New Arrivals: JQ 1 - JQ 9999
Showing 1 - 3 of 3 new items.
© 2013,Writing "an ethnography of democracy," Ya-Chung Chuang masterfully describes and analyzes a multifaceted Taiwanese society. Contradicting mainstream research on political cultures, which relies heavily on survey data and statistical analysis, Ya-Chung Chuang produces an anthropologically inspired, contextually rich study using original source materials. He traces a genealogy of pivotal concepts, such as sovereignty, identity, and locality, at the heart of Taiwan's democratic discourse and relates the experience of democracy as "a way of life" from the viewpoints of a variety of subjects, including social movement participants, urban community members, and ethnic activists. His book explores the loaded meaning of democracy.
How capitalism failed the Arab world : the economic roots and precarious future of Middle East uprisings© 2014,Economic liberalization has failed in the Arab world. Instead of ushering in economic dynamism and precipitating gradual democratic reform, it has over the last three decades resulted in greater poverty, rising income inequality and sky-rocketing rates of youth unemployment. In How Capitalism Failed the Arab World, Richard Heydarian shows how years of political autocracy, corruption and economic mismanagement have encouraged people to revolt, and how the initial optimism of the uprisings is now giving way to bitter power struggles and increasing uncertainty.A unique and provocative analysis of one of the key social and political events of the last decade.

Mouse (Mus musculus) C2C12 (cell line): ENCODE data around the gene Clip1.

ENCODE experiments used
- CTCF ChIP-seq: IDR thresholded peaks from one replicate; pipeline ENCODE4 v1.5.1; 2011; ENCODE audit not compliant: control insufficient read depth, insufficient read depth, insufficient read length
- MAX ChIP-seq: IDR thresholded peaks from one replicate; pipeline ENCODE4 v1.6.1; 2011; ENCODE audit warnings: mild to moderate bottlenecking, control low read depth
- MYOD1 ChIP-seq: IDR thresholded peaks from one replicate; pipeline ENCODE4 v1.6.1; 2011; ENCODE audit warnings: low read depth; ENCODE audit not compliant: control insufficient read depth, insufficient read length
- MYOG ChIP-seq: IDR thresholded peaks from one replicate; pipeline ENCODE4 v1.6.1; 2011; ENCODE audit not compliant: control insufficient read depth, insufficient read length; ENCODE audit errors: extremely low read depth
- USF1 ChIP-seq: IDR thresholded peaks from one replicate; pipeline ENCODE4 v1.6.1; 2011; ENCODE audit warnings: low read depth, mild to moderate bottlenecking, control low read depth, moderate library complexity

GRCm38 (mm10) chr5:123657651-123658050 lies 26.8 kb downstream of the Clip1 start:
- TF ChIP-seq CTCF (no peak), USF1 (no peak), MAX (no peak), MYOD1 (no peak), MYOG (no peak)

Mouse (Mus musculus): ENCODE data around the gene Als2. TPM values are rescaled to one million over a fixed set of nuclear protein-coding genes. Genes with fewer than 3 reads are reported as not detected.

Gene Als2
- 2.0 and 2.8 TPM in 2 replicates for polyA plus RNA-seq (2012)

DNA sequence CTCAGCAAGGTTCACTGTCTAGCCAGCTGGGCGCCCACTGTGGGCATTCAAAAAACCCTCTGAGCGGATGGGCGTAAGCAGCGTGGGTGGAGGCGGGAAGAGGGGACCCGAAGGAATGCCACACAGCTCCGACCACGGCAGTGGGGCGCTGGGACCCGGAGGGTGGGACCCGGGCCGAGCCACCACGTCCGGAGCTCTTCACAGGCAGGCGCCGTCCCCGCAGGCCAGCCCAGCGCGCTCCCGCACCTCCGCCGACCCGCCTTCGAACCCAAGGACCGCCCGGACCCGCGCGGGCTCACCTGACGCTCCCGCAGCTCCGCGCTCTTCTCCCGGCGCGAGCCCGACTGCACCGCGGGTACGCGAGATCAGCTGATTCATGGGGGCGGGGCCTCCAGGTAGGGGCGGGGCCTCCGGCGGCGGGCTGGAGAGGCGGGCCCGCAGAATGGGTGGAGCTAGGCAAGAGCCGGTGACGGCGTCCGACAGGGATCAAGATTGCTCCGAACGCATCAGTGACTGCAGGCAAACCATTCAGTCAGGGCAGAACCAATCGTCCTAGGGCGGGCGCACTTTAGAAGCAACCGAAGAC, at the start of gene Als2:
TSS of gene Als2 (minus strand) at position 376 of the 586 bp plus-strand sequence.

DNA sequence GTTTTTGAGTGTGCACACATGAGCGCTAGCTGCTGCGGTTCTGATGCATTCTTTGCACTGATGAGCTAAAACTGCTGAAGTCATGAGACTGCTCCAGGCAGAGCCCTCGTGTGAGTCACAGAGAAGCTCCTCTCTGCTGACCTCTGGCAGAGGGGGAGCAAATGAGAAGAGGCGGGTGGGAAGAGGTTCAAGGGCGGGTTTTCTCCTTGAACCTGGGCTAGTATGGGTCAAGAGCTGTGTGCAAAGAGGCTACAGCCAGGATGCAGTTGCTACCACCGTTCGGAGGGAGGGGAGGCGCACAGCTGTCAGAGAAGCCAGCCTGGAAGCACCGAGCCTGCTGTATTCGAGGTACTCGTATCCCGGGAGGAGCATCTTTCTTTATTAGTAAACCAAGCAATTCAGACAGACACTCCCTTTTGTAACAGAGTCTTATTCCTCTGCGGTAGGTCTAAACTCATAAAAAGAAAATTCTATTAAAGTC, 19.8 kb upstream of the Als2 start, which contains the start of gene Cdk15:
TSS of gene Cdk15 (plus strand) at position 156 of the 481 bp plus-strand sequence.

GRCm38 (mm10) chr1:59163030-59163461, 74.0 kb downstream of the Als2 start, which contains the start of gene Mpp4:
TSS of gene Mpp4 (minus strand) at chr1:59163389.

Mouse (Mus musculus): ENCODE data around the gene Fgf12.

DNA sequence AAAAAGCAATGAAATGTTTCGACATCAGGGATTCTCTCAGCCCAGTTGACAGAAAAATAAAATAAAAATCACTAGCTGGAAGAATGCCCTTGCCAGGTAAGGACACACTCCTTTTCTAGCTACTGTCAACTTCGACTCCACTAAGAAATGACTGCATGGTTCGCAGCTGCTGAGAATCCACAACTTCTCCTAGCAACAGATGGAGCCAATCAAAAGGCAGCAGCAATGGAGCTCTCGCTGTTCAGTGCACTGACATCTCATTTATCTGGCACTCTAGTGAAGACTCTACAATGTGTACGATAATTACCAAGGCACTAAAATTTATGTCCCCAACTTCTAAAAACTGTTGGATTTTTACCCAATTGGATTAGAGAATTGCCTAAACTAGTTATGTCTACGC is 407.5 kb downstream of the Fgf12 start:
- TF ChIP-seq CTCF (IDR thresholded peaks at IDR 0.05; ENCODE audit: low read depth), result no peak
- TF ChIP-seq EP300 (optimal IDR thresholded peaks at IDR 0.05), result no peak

© 2013,As China continues to transform itself, many assume that the nation will eventually move beyond communism and adopt a Western-style democracy. But could China develop a unique form of government based on its own distinct traditions? Jiang Qing--China's most original, provocative, and controversial Confucian political thinker--says yes. In this book, he sets out a vision for a Confucian constitutional order that offers a compelling alternative to both the status quo in China and to a Western-style liberal democracy. A Confucian Constitutional Order is the most detailed and systematic work on Confucian constitutionalism to date. Jiang argues against the democratic view that the consent of the people is the main source of political legitimacy. Instead, he presents a comprehensive way to achieve humane authority based on three sources of political legitimacy, and he derives and defends a proposal for a tricameral legislature that would best represent the Confucian political ideal. He also puts forward proposals for an institution that would curb the power of parliamentarians and for a symbolic monarch who would embody the historical and transgenerational identity of the state. In the latter section of the book, four leading liberal and socialist Chinese critics--Joseph Chan, Chenyang Li, Wang Shaoguang, and Bai Tongdong--critically evaluate Jiang's theories and Jiang gives detailed responses to their views. A Confucian Constitutional Order provides a new standard for evaluating political progress in China and enriches the dialogue of possibilities available to this rapidly evolving nation. This book will fascinate students and scholars of Chinese politics, and is essential reading for anyone concerned about China's political future.